Key stress protein linked to toxicities responsible for Parkinson's, Alzheimer's

May 24, 2006

La Jolla, CA -- Researchers at the Burnham Institute for Medical Research have discovered a mechanistic link between cellular stress caused by free radicals and accumulation of misfolded proteins that lead to nerve cell injury and death in neurodegenerative disorders such as Alzheimer's and Parkinson's Disease. That link is Protein Disulphide Isomerase (PDI), a chaperone protein that is necessary for proper protein folding in times of cellular stress. Published in today's issue of Nature, these findings revealed that in patients with Alzheimer's and Parkinson's Disease, overproduction of free radicals, specifically nitric oxide (NO), causes inhibition of PDI by a reaction called S-nitrosylation, thereby reducing PDI's neuroprotective benefits. This data provides the first molecular link between NO free radicals and protein misfolding, which is currently thought to be a common pathway in the pathogenesis of virtually all neurodegenerative conditions. Such conditions also include ALS (or Lou Gehrig's disease), Huntington's disease, and many others. Understanding the PDI pathway may lead to the development of new therapeutic approaches for these neurodegenerative diseases and other disorders associated with abnormal protein accumulations due to cellular stress.

"To our knowledge, this is the first published evidence of a link between protein misfolding due to enzymatic machinery malfunction found in a number of degenerative diseases and free radical stress in nerve cells," said Stuart A. Lipton, M.D., Ph.D., Professor and Director of the Del E. Webb Center for Neurosciences and Aging at the Burnham Institute and senior author of the study. Dr. Lipton is also a clinical neurologist in La Jolla. "Our data demonstrate a previously unrecognized relationship between NO and protein misfolding in degenerative disorders, showing that PDI can be a target of NO in cellular models of Parkinson's disease and human neurodegenerative disease."

A protein's structure determines its function. Genetic defects as well as exposure to free radicals or possibly other types of cellular stress can cause small structural defects that lead to protein misfolding. If the misfolded proteins cannot be refolded properly or degraded, they may build up in the cell to cause dysfunction. Defects in either the protein folding or degradation pathways can lead to accumulation of misfolded proteins. The accumulation of misfolded proteins is a common pathogenic mechanism in many diseases, including neurodegenerative disorders.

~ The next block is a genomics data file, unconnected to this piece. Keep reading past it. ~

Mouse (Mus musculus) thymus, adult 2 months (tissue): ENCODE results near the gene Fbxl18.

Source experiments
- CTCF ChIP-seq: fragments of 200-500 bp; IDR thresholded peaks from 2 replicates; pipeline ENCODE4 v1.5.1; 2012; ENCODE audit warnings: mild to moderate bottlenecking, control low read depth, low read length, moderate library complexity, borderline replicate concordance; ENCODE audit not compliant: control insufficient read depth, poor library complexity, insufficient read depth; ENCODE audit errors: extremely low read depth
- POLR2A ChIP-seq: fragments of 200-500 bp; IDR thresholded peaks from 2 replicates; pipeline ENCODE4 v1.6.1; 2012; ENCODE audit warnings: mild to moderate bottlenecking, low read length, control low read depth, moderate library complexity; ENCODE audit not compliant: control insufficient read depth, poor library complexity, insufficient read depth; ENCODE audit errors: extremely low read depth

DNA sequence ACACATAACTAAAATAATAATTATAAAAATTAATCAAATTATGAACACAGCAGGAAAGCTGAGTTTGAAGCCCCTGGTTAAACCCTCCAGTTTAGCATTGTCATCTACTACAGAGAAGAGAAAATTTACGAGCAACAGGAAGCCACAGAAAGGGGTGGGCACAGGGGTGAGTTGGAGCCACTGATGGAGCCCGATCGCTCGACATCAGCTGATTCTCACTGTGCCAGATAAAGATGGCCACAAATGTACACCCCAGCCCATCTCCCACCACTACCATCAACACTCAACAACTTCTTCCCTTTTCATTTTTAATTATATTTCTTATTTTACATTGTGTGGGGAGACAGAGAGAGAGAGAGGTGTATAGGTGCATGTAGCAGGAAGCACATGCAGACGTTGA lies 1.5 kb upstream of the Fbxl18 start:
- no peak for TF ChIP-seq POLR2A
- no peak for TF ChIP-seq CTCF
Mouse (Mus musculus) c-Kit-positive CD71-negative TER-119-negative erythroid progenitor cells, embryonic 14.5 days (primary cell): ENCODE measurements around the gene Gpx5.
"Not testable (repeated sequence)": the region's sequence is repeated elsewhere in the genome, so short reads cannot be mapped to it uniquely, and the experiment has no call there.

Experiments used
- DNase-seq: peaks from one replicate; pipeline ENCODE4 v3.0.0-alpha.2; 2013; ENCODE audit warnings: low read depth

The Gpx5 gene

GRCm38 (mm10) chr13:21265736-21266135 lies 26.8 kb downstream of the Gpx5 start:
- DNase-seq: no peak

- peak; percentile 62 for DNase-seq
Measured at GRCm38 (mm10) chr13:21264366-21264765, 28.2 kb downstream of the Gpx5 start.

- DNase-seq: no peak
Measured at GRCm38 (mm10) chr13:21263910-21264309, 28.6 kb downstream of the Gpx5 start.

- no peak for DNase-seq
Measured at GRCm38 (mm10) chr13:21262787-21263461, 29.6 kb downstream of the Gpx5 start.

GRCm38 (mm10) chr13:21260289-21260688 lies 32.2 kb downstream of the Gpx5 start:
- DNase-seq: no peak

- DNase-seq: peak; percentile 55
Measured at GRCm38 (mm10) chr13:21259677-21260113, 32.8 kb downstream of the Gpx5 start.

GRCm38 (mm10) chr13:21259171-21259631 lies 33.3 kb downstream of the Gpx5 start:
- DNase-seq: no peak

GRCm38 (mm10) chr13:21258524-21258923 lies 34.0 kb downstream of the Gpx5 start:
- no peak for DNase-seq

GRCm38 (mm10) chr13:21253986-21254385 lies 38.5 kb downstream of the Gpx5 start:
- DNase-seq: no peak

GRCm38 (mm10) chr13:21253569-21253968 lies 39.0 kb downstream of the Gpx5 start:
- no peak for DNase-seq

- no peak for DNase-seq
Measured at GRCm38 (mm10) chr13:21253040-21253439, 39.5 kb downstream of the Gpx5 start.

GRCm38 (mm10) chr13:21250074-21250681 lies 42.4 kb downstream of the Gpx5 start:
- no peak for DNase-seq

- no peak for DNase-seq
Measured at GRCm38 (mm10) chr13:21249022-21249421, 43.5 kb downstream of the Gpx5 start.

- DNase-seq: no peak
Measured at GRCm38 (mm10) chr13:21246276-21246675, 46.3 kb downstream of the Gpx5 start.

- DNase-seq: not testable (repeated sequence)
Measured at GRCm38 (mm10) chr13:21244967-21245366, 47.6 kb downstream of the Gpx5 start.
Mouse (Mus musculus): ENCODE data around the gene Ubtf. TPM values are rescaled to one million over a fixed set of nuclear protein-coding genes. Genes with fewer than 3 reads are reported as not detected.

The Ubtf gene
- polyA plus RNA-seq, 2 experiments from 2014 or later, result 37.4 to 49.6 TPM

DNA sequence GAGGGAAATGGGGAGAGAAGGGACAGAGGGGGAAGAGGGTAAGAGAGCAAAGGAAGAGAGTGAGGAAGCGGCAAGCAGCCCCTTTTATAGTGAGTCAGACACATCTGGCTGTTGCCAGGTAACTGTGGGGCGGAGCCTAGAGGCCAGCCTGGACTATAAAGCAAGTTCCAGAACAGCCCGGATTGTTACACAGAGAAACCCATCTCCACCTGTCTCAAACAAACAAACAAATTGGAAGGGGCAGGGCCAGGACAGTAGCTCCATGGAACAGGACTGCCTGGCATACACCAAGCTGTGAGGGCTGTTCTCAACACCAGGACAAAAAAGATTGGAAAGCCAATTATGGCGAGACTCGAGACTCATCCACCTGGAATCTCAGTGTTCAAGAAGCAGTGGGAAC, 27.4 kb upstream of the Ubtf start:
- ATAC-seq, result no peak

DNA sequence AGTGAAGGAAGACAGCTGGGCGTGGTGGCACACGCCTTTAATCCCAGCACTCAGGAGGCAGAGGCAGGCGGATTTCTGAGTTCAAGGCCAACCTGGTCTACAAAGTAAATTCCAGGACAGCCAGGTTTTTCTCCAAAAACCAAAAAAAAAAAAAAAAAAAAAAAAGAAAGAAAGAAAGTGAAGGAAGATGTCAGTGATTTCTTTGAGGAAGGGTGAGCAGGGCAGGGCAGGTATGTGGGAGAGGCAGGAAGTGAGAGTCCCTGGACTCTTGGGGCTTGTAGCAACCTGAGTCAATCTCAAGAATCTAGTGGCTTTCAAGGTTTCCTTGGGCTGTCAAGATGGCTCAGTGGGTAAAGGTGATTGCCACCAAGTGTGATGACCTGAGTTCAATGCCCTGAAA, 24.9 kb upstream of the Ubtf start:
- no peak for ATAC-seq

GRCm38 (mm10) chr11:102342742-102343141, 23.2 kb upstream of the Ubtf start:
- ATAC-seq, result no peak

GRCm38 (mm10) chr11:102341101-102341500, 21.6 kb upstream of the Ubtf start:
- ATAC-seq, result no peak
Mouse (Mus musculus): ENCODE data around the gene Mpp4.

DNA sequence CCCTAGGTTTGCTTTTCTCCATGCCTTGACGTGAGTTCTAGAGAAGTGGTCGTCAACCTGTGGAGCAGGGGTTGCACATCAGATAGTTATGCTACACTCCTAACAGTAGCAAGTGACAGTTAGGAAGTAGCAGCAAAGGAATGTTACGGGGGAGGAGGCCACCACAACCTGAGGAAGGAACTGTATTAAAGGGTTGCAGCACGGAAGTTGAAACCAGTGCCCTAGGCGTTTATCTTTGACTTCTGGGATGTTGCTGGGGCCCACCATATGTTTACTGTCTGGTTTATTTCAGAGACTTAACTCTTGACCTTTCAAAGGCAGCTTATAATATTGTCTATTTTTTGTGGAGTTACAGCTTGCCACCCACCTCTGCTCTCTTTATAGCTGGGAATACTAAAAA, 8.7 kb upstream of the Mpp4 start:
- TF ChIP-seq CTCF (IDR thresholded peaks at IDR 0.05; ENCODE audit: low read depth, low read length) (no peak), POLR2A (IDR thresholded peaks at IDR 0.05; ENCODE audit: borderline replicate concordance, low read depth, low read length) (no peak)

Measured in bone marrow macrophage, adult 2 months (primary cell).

In normal circumstances, PDI levels increase in response to accumulation of misfolded proteins due to cellular stress. PDI acts as a chaperone for aggregated proteins, rearranging their chemical bonds and thus refolding the proteins to function normally. The new research by Dr. Lipton and his colleagues shows that molecules related to the free radical NO, which is present in elevated levels in neurodegenerative diseases, attacks PDI via a chemical S-nitroyslation reaction, altering PDI's structure and blocking its normal neuroprotective function, which ultimately leads to nerve cell injury and even death. These new results also show that this altered form of PDI is present in elevated amounts in patients with Alzheimer's and Parkinson's Disease, indicating that it is a potential marker for the disease as well as a potential therapeutic target.
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This article titled "S-Nitrosylated protein-disulphide isomerase links protein misfolding to neurodegeneration," is authored by Drs. Takashi Uehara, Tomohiro Nakamura, Dongdong Yao, Zhong-Qing Shi, and Zezong Gu (all in Dr. Lipton's laboratory), Yuliang Ma (in the Protein Analysis Facility at the Burnham), Eliezer Masliah (at UCSD), Yasuyuki Nomura (at Hokkaido University in Sapporo, Japan), and Dr. Lipton, the senior author. (Dr. Uehara recently joined the faculty of Hokkaido University.)

This research was supported by grants from the National Institutes of Health, the American Parkinson's Disease Association, San Diego Chapter, an Ellison Senior Scholars Award in Aging, the Mitsubishi Pharma Research Foundation, and a grant-in-aid from the Ministry of Education, Culture, Sports and Technology of Japan.

About the Burnham Institute for Medical Research
The Burnham Institute for Medical Research, founded in 1976, is an independent not-for-profit biomedical research institution dedicated to advancing the frontiers of scientific knowledge and providing the foundation for tomorrow's medical therapies. The Institute is home to three major centers: the Cancer Center, the Del E. Webb Neuroscience and Aging Center, and the Infectious and Inflammatory Disease Center. Since 1981, the Institute's Cancer Center has been a member of the National Cancer Institute's prestigious Cancer Centers program. Discoveries by Burnham scientists have contributed to the development of new drugs for Alzheimer's disease, heart disease and several forms of cancer. Today the Institute employs over 725, including more than 550 scientists. The majority of the Institute's funding derives from federal sources, but private philanthropic support is essential to continuing bold and innovative research. For additional information about the Institute and ways to support the research efforts of the Institute, visit www.burnham.org.

Sanford-Burnham Prebys Medical Discovery Institute

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